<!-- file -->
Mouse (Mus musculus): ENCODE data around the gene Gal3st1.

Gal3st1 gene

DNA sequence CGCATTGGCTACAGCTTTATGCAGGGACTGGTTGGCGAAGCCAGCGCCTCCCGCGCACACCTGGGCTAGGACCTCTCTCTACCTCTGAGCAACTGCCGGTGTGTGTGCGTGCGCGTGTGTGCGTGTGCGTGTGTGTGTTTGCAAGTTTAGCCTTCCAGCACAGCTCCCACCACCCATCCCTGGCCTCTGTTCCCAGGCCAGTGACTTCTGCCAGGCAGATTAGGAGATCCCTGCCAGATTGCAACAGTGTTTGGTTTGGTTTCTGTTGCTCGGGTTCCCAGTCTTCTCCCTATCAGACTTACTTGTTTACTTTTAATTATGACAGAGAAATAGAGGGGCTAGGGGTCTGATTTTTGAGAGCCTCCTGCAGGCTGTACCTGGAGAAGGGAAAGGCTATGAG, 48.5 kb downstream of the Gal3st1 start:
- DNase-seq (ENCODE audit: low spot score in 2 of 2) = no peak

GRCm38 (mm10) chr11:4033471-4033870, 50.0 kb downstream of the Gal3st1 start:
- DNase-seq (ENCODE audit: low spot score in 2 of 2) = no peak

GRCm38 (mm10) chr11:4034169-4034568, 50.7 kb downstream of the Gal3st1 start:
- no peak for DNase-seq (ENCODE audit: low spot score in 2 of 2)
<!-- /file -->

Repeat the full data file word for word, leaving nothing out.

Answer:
Mouse (Mus musculus): ENCODE data around the gene Gal3st1.

Gal3st1 gene

DNA sequence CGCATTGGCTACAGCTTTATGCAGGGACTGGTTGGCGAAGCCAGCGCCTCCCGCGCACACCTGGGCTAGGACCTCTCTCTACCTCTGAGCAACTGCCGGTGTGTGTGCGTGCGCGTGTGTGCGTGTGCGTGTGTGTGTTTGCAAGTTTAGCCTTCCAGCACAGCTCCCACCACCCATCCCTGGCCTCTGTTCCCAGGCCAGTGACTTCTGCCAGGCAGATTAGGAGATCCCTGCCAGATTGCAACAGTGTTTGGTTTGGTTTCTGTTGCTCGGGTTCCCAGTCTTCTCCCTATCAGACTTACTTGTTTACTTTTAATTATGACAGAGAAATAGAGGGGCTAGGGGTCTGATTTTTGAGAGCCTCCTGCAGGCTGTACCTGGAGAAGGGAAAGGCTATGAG, 48.5 kb downstream of the Gal3st1 start:
- DNase-seq (ENCODE audit: low spot score in 2 of 2) = no peak

GRCm38 (mm10) chr11:4033471-4033870, 50.0 kb downstream of the Gal3st1 start:
- DNase-seq (ENCODE audit: low spot score in 2 of 2) = no peak

GRCm38 (mm10) chr11:4034169-4034568, 50.7 kb downstream of the Gal3st1 start:
- no peak for DNase-seq (ENCODE audit: low spot score in 2 of 2)